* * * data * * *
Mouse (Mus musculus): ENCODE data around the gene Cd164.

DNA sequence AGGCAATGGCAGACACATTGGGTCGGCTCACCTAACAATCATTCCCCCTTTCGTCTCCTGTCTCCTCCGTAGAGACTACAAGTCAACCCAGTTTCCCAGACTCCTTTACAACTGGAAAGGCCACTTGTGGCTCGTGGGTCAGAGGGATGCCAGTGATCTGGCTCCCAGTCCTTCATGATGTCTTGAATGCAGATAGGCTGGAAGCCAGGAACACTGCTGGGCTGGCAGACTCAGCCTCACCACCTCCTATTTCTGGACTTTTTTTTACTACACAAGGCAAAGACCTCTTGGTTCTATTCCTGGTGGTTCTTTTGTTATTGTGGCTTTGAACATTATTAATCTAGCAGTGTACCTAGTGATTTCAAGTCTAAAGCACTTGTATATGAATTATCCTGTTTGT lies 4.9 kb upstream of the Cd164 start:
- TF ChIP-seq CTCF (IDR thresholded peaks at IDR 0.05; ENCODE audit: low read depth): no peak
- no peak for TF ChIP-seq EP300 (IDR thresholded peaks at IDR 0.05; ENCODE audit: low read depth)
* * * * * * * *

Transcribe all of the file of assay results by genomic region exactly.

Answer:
Mouse (Mus musculus): ENCODE data around the gene Cd164.

DNA sequence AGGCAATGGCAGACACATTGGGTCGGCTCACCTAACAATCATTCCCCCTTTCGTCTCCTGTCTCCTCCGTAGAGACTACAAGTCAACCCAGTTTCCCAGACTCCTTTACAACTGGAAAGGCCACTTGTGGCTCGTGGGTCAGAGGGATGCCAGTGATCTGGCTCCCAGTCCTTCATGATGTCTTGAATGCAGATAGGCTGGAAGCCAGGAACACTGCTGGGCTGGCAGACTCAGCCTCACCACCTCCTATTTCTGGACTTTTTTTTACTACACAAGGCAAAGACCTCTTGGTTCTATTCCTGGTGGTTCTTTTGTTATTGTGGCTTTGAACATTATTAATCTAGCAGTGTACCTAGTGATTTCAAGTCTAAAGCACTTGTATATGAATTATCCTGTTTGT lies 4.9 kb upstream of the Cd164 start:
- TF ChIP-seq CTCF (IDR thresholded peaks at IDR 0.05; ENCODE audit: low read depth): no peak
- no peak for TF ChIP-seq EP300 (IDR thresholded peaks at IDR 0.05; ENCODE audit: low read depth)